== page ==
Wasn't just the Ravens game vs. Houston. Ravens had a major problem with this all season. See also their loss to New England, playoff loss to Pittsburgh, narrow escape in OT vs. Buffalo. Personally, I think the Ravens spent too much time rushing 3 and not enough rushing 5. Sometimes it worked but when it failed it failed tremendously.

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#28 by Rivers McCown // Mar 15, 2011 - 9:29am

As the person who charted that game, allow me to point out that while the Ravens defense was supposedly gasping for air, they also pressured Matt Schaub on nine of his last fourteen dropbacks.

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#30 by Thomas_beardown // Mar 15, 2011 - 10:15am

Wasn't the unit with the least depth on the ravens their secondary? So it makes sense they could keep their front 7 rested, but the secondary would tire out faster. Of course the secondary was also probably a lot less talented overall than the front 7, so it also makes sense they would be the wreak link regardless of rest.

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#36 by dcaslin // Mar 15, 2011 - 2:33pm

Tuluse, as I recall, the Ravens made some suspect roster decisions before that game. They sat most of their extra DL's in order to have better special teams coverage, so they were very thin there. As I recall they also just didn't sub out their DL starters as much as probably should have made sense, either b/c of timing issues in game or b/c they didn't trust the backups.

Rivers, that's a good point. I think almost all of those plays were shotgun snaps that ended in completions though. It was like as long as Schaub could scramble at a moderate pace, he had as long as he needed to make a play. I will attempt restrain my human tendencies to make too much of the anecdotal part though.

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#20 by Aaron Brooks' … (not verified) // Mar 14, 2011 - 4:47pm

More fundamentally, all we've really shown is that DVOA doesn't correlate to offensive plays per drive. The underlying premise, though, is rest time. We have no analysis of whether offensive plays per drive correlates with elapsed time.

As an example, Indy runs 5 plays in a far different amount of elapsed time than San Francisco does.

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#23 by Ed Schoenfeld (not verified) // Mar 14, 2011 - 7:29pm

I'm with Aaron Brook's Good Twin and dcaslin. This study is a nice start at something, but it doesn't really measure what is usually meant by the cliche that defenses get tired later in games.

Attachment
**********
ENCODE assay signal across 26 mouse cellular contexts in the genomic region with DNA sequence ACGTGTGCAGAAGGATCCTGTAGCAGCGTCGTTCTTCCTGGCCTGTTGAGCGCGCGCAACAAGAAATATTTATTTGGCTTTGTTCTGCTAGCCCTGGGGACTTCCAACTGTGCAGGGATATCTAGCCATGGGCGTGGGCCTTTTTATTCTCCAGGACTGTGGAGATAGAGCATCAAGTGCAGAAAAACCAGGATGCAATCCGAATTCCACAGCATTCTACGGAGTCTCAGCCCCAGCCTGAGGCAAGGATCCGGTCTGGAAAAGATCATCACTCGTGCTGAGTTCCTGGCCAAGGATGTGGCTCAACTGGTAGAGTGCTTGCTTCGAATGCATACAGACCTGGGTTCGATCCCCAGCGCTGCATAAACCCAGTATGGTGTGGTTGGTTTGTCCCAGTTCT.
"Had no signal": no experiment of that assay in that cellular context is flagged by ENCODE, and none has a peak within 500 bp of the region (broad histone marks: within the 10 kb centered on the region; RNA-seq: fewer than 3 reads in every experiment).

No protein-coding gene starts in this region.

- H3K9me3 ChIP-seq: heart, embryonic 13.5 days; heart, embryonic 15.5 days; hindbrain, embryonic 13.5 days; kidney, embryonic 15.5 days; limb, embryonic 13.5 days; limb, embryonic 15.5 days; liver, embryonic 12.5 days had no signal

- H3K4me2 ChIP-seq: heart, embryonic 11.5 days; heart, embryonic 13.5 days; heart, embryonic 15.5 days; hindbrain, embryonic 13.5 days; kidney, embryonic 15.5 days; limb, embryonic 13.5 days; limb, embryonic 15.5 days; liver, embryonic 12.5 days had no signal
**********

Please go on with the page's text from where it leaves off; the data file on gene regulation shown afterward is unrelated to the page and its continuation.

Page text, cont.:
The other two posts cover most of my reservations, but I'll some more:

First, I wonder how well plays per drive can really measure the sort of offensive dominance that results in a "tired defense" -- offenses can run as many as 15 quick passing plays in a 'football minute.' Not only would a sequence of such plays fail to tire the defense, it might even give the defense some emotional strength as they get to slam receivers running short routes over and over again. But a series of 4 or 5 hard-nosed running plays, or passes in which the QB escapes to extend the play (and the time the pass rushers spend chasing) could blow the wind out of most defensive players.

Second, it seems to me that the proverbial situation almost always has some element of the offense beating the cr*p out of the defense in the old-fashioned smash mouth way.

It might be that the change in design these considerations suggest (Time of possession, time per play, actual time vs. football time, run vs. pass frequency, etc.) will force the ivestigation of data that is too picky to make semse of. But from what see presented right now, I'm not willign to draw a conclusion either way.

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#26 by Jay Jesse (not verified) // Mar 15, 2011 - 8:23am

"First, while defensive performance affects the number of plays that an offense runs per game, it is not likely that defensive performance affects the number of plays an offense runs per drive."

Unless you're just assuming the results of your analysis I don't see why not. It's just the flip side of the "defense gets tired argument." The better your defense the fewer plays the opponent's team offense runs, meaning their defense is more tired when they get on the field.

Anyway, somebody mentioned above the obvious counter to this analysis, which is that teams that have above average offenses are going to tend to have below average defenses given the salary cap and limited resources teams can devote to their team.

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#35 by Sha-blam-o (not verified) // Mar 15, 2011 - 12:06pm

I think there may be a bit of a flaw when considering what is to be measured. Instead of looking at simple statistics that measure time of possession and number of plays, actually do the hard work of measuring the amount of time for each individual play. Most plays aren't that long whatsover. In fact, from snap to whistle/tocuhdown/out of bounds etc for most plays is very very short... a long play might last 8 seconds in normative play. Special teams is a little different but it depends on the special team play, a kickoff play is probably longer than a field goal attempt obviously. Regardless, the measure of how many seconds a defense is actually doing work in a play should be utilized instead of simple math with bad measurements.